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Americans have one more thing to be thankful for this Thanksgiving. The cost of the average Thanksgiving meal rose just 0.8 percent this year, according to the American Farm Bureau Federation's annual informal price survey.
The price of feeding a group of 10 ticked up just 37 cents to $49.41—even amid a sharp increase in dairy and many meat costs and a decline in turkey production.
"We're kind of on the low end of expectations with this year's result," said John Anderson, deputy chief economist at the American Farm Bureau Federation, during a phone interview.
Typical price increases are more in the 1.5 to 2 percent range.
The basket's 0.8 percent increase is a fraction of the 3.2 percent rise in the CPI's food-at-home index for the 12 months ended in September.
Percentage wise, the price of the basket's miscellaneous items including butter and eggs rose the most at 8.8 percent. The jump in whipping cream was close-by at 8.1 percent. Sweet potatoes were also sharply higher, jumping 6 percent.
The bird itself, the largest cost by far, actually dropped marginally in price despite turkey production dropping to its lowest level in nearly 30 years. This helped keep the basket in check.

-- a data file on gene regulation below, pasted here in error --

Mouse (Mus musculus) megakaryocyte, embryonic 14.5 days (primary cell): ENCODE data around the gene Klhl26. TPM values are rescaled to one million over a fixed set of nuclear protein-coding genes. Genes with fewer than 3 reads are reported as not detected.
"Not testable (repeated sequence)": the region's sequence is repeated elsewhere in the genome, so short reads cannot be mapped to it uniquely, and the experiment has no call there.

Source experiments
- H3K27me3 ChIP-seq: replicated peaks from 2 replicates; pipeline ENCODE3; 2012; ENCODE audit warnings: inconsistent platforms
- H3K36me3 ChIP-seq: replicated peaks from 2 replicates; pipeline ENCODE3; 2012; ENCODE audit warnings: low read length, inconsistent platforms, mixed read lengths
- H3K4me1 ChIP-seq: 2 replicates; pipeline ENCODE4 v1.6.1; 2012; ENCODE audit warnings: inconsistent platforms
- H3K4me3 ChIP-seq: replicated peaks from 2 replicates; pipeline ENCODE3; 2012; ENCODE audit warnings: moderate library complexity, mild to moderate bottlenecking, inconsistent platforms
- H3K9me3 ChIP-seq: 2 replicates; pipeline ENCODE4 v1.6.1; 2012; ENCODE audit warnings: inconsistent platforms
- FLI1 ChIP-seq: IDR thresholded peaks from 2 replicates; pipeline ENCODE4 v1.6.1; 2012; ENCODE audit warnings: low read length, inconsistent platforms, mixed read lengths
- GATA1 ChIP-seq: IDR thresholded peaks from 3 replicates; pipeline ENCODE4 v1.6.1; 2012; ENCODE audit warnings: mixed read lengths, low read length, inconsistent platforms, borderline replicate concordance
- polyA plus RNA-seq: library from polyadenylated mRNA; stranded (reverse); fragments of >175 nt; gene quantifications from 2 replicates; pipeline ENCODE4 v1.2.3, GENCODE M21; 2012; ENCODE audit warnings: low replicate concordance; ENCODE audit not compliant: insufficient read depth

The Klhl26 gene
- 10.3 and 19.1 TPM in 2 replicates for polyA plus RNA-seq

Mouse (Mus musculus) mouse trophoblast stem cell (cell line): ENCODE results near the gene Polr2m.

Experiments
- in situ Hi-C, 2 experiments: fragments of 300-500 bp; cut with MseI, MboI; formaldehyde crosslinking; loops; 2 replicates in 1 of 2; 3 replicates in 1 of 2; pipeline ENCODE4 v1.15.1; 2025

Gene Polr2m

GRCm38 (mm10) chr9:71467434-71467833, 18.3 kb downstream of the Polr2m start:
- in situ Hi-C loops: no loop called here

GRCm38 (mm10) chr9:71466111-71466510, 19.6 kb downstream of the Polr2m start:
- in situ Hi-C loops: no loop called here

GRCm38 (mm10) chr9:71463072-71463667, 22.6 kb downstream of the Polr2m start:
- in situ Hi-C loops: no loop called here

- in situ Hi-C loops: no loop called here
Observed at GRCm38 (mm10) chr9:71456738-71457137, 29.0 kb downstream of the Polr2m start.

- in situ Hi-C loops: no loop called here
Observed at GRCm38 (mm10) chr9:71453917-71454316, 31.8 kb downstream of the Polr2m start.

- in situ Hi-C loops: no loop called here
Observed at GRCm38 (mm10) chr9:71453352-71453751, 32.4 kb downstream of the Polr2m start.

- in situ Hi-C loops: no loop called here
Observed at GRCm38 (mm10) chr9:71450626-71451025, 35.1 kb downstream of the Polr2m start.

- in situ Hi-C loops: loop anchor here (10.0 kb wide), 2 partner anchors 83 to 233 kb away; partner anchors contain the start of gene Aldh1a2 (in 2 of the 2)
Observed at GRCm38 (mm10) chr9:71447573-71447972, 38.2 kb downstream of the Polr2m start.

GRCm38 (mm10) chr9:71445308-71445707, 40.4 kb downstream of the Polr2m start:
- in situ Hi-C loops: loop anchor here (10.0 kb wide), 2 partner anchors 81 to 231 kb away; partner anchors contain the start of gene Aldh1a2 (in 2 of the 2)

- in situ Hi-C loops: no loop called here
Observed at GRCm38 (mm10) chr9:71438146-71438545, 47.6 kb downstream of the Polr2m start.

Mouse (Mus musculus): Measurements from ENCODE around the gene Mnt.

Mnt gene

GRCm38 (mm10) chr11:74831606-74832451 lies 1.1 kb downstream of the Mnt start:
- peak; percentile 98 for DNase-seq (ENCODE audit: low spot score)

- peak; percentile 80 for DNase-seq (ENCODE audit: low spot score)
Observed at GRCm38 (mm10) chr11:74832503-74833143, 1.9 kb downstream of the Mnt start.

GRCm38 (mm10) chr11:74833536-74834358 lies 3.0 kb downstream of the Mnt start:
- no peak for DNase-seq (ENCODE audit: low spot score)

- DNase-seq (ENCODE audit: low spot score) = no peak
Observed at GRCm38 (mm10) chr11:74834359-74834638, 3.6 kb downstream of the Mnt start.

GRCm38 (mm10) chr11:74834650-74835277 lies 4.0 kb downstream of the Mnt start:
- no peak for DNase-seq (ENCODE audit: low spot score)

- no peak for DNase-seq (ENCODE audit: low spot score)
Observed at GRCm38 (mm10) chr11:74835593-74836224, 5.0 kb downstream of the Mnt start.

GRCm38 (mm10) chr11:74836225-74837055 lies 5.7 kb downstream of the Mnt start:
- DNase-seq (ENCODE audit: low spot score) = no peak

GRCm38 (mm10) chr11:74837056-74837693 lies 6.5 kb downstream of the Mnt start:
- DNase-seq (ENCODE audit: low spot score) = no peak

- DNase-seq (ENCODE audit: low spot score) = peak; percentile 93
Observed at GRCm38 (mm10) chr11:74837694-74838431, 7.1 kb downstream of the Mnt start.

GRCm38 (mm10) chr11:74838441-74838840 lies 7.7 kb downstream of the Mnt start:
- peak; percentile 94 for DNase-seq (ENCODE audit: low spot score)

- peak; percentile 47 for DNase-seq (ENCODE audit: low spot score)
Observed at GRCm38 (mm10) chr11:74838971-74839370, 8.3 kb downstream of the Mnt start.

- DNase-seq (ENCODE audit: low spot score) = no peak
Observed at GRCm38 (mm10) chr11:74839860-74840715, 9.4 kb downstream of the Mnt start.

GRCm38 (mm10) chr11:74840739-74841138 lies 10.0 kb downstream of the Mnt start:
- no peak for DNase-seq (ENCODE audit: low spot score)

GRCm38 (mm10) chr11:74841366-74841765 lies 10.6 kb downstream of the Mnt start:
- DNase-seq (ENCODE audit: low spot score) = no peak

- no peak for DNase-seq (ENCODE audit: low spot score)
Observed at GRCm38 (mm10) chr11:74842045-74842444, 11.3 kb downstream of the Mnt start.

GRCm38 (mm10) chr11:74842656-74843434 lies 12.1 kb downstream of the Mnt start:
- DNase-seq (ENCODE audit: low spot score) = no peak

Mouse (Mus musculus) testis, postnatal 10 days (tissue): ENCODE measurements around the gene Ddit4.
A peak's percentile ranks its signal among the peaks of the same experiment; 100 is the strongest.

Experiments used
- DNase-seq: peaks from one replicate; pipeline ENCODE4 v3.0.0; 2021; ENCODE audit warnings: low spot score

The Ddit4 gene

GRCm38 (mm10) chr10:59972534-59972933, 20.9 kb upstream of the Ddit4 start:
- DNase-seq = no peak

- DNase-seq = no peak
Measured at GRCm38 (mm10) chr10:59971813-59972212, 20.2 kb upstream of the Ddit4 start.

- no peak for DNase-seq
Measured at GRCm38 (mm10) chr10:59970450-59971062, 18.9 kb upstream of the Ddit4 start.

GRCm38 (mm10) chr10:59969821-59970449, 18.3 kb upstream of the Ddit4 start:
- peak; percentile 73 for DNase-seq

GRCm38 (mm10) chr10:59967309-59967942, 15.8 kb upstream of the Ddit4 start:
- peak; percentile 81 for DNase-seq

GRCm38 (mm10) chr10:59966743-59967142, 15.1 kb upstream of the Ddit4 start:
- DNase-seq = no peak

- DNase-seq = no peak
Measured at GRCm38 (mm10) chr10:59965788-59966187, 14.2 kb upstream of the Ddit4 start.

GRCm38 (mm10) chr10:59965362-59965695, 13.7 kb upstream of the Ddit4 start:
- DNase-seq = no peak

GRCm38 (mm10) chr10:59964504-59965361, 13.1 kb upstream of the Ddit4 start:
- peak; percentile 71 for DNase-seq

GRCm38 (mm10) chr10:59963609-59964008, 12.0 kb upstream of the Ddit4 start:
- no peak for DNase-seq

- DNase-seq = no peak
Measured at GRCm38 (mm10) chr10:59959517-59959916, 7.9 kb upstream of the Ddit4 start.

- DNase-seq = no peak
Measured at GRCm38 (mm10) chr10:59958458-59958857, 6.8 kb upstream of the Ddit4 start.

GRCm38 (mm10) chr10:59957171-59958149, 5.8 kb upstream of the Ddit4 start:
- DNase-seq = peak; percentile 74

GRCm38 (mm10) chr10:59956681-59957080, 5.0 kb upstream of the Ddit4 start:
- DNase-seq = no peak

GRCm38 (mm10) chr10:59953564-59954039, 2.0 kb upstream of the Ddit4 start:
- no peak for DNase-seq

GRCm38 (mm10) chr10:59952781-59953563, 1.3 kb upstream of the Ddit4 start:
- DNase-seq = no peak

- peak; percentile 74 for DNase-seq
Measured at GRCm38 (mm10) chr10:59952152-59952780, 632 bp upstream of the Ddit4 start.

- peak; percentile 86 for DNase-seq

"Probably the most important item is the one that didn't really move a lot," Anderson said. "It's the big ticket item, and it drives a lot of what typically happens in this market basket."
This suggests that grocers are heading off prices increases to get customers in the door, he added. The recent drop in energy prices also makes it easier to keep retail prices stable.
"Everything that is in your local grocery store got hauled in from something else," he said about energy's impact. "It's used to keep warm things warm and cool things cool."
Dairy prices were higher across the board amid increased demand, Anderson said. Cubed stuffing, fresh cranberries, rolls and pie shells also became cheaper.
While the Thanksgiving dinner cost rose marginally, Anderson stressed that that it's still affordable.
"If you break this down by serving, you're looking at less than $5 (per) person," he added.